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Indulgence of the Imagination

by PoetryMisfit


   Close your eyes and imagine: an ancient floating castle in the clouds, a bath house for ghosts, a mighty clash between forest spirits and the realm of men, waged over the fate of Nature. These are but a few of the several visionary worlds brought to life by Hayao Miyazaki, co-founder and mastermind of the Japanese animation studio, Studio Ghibli. Though these films were originally geared towards children, there are various lessons that viewers of all ages can internalize. Namely, the lesson I would like to focus on today is the ways in which you can indulge your imagination.

   One of Miyazaki’s most notable films is called “Spirited Away”, which follows a young girl who is whisked away to the Spirit Realm. Once there, she must save her parents from the witch who imprisons them in the bodies of pigs, and find a way to escape. Amidst the captivating illustrations and whirlwind of fantastical characters, the most iconic scene ironically has no plot development. No dialogue. The protagonist rides a train alone surrounded by shadowy strangers who go about their lives entering and exiting at each stop. A melancholic melody engulfs the scene, provoking a swell of emotion and a sense of stillness. Hayazaki means to depict beauty that would otherwise go unnoticed. The focus on the protagonist fades into the scenery and the comings and goings of strangers at each stop make you wonder what sort of lives they lead. Likewise, you indulge your imagination by being aware of the world around you, pondering the lives of strangers and consequently yourself.

   Continuing henceforth, Miyazaki made another film called “Whisper of the Heart”, which is my personal favorite. This is actually one of his most underrated films that he created towards the beginning of his career at Studio Ghibli. Contrary to many of his other films,which are based in a fantasy setting, this film is set in rural Japan following the journey of an ordinary high school girl who challenges herself to write a novel. Despite its simplicity, this film taught me to pursue adventure in the mundane. One of the scenes that inspired that in me is towards the beginning where the protagonist sees a stray cat riding beside her on the train, and follows it through the neighborhood. By doing so she discovers an amazing antique shop where she meets the owner, an old man and artist at heart, who encourages her to write a novel. Now, I’m not telling you to follow stray cats to see where they lead, but I am saying that there is adventure waiting for you, and it can appear in the most unexpected way. Be open to these adventures and indulge your imagination with what awaits you on the path to trying something new.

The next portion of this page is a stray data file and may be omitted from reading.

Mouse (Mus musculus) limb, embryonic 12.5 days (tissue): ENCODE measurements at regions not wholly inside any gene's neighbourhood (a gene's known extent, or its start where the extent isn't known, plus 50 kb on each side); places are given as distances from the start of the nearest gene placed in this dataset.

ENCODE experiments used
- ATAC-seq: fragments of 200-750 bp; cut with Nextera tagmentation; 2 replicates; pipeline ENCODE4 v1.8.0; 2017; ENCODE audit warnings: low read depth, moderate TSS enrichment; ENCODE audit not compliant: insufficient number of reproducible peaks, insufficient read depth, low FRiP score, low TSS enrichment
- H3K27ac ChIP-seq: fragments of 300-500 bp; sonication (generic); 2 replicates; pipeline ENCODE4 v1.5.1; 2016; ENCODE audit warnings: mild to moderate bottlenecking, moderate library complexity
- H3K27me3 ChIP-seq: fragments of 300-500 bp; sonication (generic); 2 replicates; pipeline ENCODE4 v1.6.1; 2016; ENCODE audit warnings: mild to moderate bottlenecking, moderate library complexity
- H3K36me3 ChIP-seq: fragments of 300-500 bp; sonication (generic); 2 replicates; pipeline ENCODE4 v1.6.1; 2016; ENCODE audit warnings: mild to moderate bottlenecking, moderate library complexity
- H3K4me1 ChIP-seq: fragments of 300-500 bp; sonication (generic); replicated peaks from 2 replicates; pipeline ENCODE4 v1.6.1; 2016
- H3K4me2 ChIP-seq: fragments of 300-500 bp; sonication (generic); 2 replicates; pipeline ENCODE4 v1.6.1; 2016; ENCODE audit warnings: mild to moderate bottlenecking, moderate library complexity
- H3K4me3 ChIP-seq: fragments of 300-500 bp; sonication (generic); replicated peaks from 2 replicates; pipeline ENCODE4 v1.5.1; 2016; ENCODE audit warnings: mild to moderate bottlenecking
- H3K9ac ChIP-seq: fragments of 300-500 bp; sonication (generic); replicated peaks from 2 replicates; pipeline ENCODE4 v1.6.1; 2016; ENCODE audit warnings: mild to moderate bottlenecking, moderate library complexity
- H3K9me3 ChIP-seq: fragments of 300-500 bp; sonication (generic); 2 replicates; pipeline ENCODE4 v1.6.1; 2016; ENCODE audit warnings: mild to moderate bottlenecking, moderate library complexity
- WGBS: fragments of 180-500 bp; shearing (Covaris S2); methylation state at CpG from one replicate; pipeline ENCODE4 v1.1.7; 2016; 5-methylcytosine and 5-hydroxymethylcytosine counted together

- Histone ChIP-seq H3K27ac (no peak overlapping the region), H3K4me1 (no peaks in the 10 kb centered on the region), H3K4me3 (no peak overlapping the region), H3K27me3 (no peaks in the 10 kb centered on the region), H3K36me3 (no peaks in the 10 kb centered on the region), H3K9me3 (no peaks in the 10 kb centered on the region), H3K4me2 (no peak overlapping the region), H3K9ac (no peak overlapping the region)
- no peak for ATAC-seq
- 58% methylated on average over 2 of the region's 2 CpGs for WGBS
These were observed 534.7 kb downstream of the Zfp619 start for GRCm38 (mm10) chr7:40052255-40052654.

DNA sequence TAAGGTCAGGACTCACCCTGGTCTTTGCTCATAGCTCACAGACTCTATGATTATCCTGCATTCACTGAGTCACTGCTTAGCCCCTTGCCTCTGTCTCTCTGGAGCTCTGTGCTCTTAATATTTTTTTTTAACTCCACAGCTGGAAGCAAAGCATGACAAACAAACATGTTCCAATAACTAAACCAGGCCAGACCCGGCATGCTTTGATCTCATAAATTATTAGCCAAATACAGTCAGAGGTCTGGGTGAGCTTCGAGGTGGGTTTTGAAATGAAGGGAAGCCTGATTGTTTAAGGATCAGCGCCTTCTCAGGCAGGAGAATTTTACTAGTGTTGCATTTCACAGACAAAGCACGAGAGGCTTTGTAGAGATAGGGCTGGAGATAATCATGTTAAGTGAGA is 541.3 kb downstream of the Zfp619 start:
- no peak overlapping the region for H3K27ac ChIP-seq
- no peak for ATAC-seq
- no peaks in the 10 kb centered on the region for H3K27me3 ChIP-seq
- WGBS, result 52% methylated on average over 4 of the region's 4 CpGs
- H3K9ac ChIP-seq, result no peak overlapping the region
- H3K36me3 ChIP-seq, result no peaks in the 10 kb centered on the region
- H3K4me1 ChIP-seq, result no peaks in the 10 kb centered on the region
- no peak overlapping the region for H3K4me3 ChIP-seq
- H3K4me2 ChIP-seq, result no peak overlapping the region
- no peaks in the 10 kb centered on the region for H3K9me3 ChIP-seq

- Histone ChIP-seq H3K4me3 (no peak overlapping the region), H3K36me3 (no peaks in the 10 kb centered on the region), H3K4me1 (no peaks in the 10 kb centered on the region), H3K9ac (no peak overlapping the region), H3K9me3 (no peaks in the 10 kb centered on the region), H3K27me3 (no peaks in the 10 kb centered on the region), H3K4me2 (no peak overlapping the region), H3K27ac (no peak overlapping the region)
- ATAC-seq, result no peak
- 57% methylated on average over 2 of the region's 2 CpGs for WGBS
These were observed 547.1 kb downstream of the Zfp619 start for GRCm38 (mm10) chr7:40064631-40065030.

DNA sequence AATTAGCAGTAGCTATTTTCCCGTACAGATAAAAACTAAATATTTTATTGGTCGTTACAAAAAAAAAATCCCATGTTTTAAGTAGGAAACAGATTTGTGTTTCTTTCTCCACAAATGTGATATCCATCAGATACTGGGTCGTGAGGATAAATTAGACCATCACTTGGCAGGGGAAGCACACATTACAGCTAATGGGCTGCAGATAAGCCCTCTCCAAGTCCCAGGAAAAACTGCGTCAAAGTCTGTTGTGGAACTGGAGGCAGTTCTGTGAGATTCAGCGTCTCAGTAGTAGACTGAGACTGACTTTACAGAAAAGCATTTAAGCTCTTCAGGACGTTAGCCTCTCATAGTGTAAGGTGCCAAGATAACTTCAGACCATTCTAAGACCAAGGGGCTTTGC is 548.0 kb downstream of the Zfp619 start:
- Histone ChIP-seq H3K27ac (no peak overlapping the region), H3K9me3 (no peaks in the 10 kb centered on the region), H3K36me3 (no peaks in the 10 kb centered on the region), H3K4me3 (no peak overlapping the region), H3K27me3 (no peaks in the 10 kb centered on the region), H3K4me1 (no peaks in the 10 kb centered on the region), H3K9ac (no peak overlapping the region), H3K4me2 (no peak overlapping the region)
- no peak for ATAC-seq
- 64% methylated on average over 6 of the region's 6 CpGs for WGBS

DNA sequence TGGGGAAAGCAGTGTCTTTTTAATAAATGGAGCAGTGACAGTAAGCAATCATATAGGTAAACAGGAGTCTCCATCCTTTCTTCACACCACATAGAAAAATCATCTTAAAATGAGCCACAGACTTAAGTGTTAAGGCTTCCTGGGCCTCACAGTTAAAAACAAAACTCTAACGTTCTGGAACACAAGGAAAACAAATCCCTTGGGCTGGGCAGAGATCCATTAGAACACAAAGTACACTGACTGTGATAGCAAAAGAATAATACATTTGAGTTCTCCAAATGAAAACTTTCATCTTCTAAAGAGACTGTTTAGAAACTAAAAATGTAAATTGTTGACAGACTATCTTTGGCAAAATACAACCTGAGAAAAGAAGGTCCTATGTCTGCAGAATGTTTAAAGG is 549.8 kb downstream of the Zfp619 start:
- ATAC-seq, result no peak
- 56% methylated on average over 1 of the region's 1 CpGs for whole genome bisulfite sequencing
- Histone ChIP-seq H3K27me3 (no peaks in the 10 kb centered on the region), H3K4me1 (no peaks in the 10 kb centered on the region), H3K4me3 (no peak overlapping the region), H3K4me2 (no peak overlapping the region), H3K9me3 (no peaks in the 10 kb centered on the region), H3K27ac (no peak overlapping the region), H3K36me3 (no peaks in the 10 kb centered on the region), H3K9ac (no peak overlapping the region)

Now you may be thinking: what does any of this have to do with me? Well, I’m glad you asked. The most vital attribute of indulging your imagination is wonder. When you wonder, you question, and when you question, you seek answers. Your imagination in turn is often what may bring you those answers. When you take the time to observe the world around you, you wonder about the lives of others or the nature of being for places or things. Your imagination is what conjures the stories in your mind behind the lives of strangers, and allows you to see things not as they are but as they could be. You may wonder what lies in store for you on this day or in general for your life. Your imagination is what draws the roadmap for where you want to go and the adventures you can have along the way. These films have indulged my imagination by inspiring my writing, and have instilled in me the desire to encourage wonder in my readers. Miyazaki once said, “we shouldn’t stick too close to everyday reality but give room to the reality of the heart, of the mind, and of the imagination


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Sun Jun 19, 2022 5:00 pm
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saadamansayyed wrote a review...



"The creation of a single world comes from a huge number of fragments and chaos."
These are the words of Hayao Miyazaki, who is the subject of this very essay I am reviewing.

Hayao is a personality worth studying. Every art, animation, psychology, writing (and many more) student should study Miyazaki in detail as part of their study. In fact, everyone should study this man, and his work, as they form an important part of Japanese cultural canon and the global pop culture of the late 20th and early 21st centuries.

I like the personal touch it has been given. I agree with Plume's point here that it comes off as a bit awkward in essay form (as something to be read), but when we understand it, I think it feels better than reading a series of statistics laced with henceforth and wherefores. I really like personal essay, because they give me a way to listen to a stranger speak.

Speaking of strangers, one of the things that makes this article very compelling is your description of that one particular scene from 'Spirited Away', where the focus shifts -- and makes us 'indulge our imagination' (haha, see what I did there?) in these simpler and smaller details. It doesn't always have to be Into The Spiderverse with ten different art styles and a mega multiverse to build on - just a few animators in a studio in Tokyo and an unique idea is enough.

Miyazaki truly considers his films as his children. I'm excited for 'How Do You Live' and really enjoyed this essay. Overall, it is a bit clunky, but that is alright.

Thanks for reading my review.




PoetryMisfit says...


Hi Saadamansayyed.

Thanks for your review and I'm so glad to see another kindred admirer of Miyazaki's work on here. His films have been an incredible inspiration for my writing, which I hoped to convey in the conclusion, but the reason for its clunkiness is probably because this was originally written as a speech. However, there was no option to categorize it as such on here so I figured essay was the closest thing. Thank you again for your review!

- Poetry Misfit :)



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Thu Jun 16, 2022 1:47 am
Plume wrote a review...